Cervical Incompetence

A cervical incompetence (formerly known as “cervical incompetence” hereinafter) is a painless dilation of the cervix, which leads during the second trimester to the birth of live fetuses. A transvaginal ultrasound examination of the cervix during the second trimester can help to identify the risk in good time. The treatment consists in an amplification of the cervix by a seam (cerclage) or in a vaginal progesterone administration.

Cervical incompetence refers to an assumed weakness of cervical tissue which contributes to a premature birth or causes this, which can not be accounted for by another anomaly. The estimated incidence varies widely (1/100 to 1/2000).

A cervical incompetence (formerly known as “cervical incompetence” hereinafter) is a painless dilation of the cervix, which leads during the second trimester to the birth of live fetuses. A transvaginal ultrasound examination of the cervix during the second trimester can help to identify the risk in good time. The treatment consists in an amplification of the cervix by a seam (cerclage) or in a vaginal progesterone administration. Cervical incompetence refers to an assumed weakness of cervical tissue which contributes to a premature birth or causes this, which can not be accounted for by another anomaly. The estimated incidence varies widely (1/100 to 1/2000). Etiology The origin is not well understood, but her combination of structural changes and biochemical factors appears (eg inflammation, infection.) To be involved; these factors can be acquired or genetic. Risk Factors For most women with cervical incompetence no risk factors are; However, the following risk factors: Congenital disorders of collagen synthesis (. eg Ehlers-Danlos syndrome) Preceding cone biopsy (especially if ? 1.7 to 2.0 cm of the cervix are removed) Preceding deep injury to the cervix (usually after vaginal delivery or cesarean) Preceding massive or rapid instrumental dilatation (today (rare) Müllerian duct anomalies z. B. uterus bicornis or septus) ? 3 previous miscarriages during the second trimester relapse the general recurrence risk of miscarriage due to an incompetent cervix is ??probably at ? 30%; this leads to the question of what role have fixed structural abnormalities. The highest risk in women with ? 3 previous miscarriages in the second trimester. Symptoms and signs An incompetent cervix is ??often to the premature birth asymptomatic. Many women experience early symptoms such as vaginal pressure, vaginal bleeding or spotting, non-specific abdominal pain or lower back pain or vaginal discharge. The cervix may be soft, used up or expanded. Diagnostic Transvaginal sonography in the> 16th week in women with symptoms or risk factors usually is not discovered an incompetent cervix before a first premature birth. The diagnosis is suspected in women with risk factors or characteristic symptoms or complaints. Then, an ultrasound. The findings are most meaningful after the 16th week of pregnancy. Suspicious sonographic findings can be a shortening of the cervix to <2.5 cm, an opening of the cervix, and an incident fetal membranes in the cervix. It is not recommended to perform an ultrasound in women with no symptoms or risk factors, because the findings may not accurately predict preterm birth. Treatment cerclage Vaginal progesterone administered A cerclage (amplification of the cervix with non-absorbable sutures) may be indicated solely for the (history-indicated cerclage) or on the basis of the ultrasound findings plus history (ultrasound-indicated cerclage). A cerclage seems to prevent preterm birth in women with ? 3 previous miscarriages in the second trimester. In the remaining patients, this procedure should only be performed if the history suggests an incompetent cervix and if the ultrasound before the 22nd-24th Week a cervical thinning was documented. to restrict a cerclage to these patients, the risk of premature birth does not seem to increase and decrease the number of currently performed cerclage by two thirds. Recent evidence suggests that a cerclage may help prevent preterm birth in women who have an idiopathic preterm birth in the history and the cervix is ??<2.0 cm long. Zervicale cerclage var model = {thumbnailUrl: '/-/media/manual/professional/images/cervical_cerclage_high_blausen_de.jpg?la=de&thn=0&mw=350' imageUrl: '/-/media/manual/professional/images/cervical_cerclage_high_blausen_de.jpg ? lang = en & thn = 0 ', title:' Zervicale cerclage 'description:' 'credits'', hideCredits: false, hideTitle: false, hideFigure: false, hideDescription: true}; var panel = $ (MManual.utils.getCurrentScript ()) Closest ( 'image-element-panel.'). ko.applyBindings (model, panel.get (0)); Vaginal progesterone administered (200 mg every night) can reduce the risk of preterm birth in certain women. You may be offered women who have a cervical thinning in their history idiopathic preterm birth or current pregnancy (detected by ultrasound) have, especially women, to which the criteria for a cerclage not apply. Whether vaginally administered progesterone further reduces the risk in treated by cerclage women is uncertain. If a premature birth after the 22-23rd SSW is feared corticosteroids may (to accelerate fetal lung maturation) and modified bed rest also be indicated. Summary Normally risk of Zervixnsuffizienz not be predicted before entering an initial premature birth. An ultrasound should be done after the 16th week in women with risk factors or symptoms. Women at high risk should be treated with cerclage or vaginally administered progesterone.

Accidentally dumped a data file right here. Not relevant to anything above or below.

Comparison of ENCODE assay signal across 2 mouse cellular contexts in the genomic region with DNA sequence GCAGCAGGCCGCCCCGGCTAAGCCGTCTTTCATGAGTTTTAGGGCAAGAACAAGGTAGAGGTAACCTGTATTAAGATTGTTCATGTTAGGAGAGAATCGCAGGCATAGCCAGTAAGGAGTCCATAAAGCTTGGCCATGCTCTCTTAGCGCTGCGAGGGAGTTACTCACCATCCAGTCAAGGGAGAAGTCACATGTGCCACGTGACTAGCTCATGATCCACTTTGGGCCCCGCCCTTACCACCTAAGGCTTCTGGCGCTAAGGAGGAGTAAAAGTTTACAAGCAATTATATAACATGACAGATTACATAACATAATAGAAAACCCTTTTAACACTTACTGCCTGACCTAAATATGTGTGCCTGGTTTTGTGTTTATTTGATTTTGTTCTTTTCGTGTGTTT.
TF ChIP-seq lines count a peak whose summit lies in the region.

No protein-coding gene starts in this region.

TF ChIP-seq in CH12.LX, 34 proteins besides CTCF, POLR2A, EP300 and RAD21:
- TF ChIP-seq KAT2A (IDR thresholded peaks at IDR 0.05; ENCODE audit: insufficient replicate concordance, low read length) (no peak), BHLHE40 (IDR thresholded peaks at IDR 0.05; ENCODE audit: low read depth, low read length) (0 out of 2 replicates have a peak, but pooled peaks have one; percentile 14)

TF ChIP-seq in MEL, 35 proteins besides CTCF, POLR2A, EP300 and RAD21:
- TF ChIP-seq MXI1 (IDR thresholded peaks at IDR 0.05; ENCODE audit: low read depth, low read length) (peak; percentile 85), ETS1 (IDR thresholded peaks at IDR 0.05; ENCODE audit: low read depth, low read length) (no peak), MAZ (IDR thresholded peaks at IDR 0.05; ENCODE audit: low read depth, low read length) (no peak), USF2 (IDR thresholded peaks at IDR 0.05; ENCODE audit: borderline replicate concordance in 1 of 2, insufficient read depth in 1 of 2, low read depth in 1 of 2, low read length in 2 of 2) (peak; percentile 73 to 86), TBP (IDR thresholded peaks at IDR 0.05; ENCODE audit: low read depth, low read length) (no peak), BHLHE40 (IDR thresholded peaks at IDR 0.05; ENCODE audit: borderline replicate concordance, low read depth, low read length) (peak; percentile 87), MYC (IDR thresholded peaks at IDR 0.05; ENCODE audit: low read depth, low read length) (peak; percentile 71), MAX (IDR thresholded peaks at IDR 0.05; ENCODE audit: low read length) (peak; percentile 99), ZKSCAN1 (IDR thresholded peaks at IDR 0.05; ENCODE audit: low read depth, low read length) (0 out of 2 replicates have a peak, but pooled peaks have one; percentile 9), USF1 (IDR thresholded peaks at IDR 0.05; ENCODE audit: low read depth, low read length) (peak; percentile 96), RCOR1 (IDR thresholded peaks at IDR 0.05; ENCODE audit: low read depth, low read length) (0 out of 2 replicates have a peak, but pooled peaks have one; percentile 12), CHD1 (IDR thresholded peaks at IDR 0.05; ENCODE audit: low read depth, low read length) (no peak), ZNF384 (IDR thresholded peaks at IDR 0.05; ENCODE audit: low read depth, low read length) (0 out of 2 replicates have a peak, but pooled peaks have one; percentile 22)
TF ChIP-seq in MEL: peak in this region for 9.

Health Life Media Team

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